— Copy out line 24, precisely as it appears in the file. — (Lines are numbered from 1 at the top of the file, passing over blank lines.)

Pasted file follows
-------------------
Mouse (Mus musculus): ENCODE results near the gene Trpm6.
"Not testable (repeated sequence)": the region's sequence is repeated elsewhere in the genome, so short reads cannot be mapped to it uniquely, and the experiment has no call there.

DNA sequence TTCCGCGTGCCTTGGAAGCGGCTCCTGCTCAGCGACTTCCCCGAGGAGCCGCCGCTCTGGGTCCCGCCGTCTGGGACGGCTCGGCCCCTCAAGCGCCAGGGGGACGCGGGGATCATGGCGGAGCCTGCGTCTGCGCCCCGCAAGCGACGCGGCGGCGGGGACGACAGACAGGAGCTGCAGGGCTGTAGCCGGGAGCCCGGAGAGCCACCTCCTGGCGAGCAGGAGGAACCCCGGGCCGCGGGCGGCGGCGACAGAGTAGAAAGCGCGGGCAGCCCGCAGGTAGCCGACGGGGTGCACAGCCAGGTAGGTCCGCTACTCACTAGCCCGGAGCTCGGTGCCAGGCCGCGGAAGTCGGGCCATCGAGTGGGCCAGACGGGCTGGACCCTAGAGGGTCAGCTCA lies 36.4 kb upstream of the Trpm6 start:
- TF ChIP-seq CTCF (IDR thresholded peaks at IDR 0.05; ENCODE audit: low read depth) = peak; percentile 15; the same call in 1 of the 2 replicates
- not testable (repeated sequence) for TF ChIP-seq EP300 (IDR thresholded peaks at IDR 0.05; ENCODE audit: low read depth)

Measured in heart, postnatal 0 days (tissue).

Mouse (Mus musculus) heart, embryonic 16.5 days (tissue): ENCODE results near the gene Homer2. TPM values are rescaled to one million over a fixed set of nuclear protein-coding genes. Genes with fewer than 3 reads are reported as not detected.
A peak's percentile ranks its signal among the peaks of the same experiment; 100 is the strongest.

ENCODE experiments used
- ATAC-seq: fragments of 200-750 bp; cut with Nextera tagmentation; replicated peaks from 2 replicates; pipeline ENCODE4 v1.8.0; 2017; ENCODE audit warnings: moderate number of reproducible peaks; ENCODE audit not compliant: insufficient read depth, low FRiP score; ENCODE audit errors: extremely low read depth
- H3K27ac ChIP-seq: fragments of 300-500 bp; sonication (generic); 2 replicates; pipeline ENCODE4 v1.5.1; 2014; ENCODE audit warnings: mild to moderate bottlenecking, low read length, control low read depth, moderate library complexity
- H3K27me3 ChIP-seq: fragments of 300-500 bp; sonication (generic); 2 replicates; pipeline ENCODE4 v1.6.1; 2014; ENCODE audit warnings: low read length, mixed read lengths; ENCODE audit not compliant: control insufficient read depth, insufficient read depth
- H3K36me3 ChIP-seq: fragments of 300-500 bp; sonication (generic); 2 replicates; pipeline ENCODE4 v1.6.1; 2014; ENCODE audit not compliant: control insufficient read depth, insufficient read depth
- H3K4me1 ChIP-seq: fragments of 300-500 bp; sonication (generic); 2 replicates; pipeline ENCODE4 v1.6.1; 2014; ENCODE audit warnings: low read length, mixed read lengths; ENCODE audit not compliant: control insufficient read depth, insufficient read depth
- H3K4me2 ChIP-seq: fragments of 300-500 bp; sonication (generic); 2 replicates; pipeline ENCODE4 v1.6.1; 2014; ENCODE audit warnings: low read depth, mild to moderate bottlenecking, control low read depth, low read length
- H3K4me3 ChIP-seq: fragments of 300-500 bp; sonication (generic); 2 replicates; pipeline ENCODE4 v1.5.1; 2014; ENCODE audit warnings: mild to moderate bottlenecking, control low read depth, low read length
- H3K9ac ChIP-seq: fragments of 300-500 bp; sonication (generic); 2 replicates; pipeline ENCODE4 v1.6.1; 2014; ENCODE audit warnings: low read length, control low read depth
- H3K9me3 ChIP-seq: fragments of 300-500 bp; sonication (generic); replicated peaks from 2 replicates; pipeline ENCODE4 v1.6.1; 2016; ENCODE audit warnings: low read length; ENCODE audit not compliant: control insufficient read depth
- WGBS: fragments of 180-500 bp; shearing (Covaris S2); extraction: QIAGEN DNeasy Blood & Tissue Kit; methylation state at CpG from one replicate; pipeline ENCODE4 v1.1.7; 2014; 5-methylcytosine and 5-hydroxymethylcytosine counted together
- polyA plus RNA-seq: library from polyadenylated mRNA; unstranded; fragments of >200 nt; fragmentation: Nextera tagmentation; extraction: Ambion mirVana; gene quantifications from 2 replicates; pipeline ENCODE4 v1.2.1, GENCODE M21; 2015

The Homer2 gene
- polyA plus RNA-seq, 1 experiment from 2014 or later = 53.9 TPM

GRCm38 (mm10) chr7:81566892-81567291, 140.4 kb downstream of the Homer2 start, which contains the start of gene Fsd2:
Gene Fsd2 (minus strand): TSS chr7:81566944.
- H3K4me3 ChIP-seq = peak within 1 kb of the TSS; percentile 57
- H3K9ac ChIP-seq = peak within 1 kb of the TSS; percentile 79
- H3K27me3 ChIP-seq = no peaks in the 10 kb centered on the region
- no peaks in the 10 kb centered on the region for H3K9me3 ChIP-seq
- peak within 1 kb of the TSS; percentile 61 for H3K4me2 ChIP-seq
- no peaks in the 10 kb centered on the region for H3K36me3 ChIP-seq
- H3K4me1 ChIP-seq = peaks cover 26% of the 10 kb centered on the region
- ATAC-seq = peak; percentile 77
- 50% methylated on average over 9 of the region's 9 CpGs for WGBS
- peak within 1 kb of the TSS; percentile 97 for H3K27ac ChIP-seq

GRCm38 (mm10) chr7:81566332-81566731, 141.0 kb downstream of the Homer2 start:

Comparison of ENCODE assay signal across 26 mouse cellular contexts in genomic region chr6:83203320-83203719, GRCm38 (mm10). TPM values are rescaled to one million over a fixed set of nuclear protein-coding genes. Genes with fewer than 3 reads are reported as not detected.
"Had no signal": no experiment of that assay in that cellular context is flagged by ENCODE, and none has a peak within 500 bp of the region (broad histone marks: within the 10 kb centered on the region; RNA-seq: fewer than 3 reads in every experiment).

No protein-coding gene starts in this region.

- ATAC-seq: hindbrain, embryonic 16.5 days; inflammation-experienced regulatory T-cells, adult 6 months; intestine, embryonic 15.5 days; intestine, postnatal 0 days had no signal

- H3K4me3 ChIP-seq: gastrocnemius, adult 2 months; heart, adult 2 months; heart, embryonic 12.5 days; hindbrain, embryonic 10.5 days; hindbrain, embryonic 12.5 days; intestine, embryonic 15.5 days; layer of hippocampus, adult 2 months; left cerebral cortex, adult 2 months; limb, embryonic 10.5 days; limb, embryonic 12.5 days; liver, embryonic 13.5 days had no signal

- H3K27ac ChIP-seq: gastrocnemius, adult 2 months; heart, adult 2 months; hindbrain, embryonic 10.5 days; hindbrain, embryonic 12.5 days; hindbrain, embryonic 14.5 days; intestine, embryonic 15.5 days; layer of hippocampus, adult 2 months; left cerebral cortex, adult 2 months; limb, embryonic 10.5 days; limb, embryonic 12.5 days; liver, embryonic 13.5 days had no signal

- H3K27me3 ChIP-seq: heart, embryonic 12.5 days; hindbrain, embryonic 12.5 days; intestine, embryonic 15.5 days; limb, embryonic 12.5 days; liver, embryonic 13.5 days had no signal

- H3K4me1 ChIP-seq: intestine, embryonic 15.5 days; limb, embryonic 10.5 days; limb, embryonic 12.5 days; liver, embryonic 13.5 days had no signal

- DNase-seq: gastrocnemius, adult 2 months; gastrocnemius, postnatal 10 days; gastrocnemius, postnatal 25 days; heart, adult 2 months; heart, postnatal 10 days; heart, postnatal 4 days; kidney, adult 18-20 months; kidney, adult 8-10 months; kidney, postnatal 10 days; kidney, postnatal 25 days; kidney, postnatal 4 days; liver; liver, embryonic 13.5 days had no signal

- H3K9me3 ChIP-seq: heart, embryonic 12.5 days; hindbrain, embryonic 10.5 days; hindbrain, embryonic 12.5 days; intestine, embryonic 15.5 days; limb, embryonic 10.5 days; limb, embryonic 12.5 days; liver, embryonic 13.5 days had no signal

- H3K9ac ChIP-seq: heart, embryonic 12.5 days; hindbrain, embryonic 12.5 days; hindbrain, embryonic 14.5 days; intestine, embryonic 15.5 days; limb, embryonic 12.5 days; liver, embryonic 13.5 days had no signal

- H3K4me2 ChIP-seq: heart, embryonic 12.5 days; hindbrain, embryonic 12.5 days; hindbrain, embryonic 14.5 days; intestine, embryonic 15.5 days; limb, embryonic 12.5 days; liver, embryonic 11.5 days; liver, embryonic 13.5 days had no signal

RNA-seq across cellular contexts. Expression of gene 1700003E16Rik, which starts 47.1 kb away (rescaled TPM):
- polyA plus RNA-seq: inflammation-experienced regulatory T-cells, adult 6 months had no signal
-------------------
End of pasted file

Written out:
Gene Fsd2 (minus strand): TSS chr7:81566944.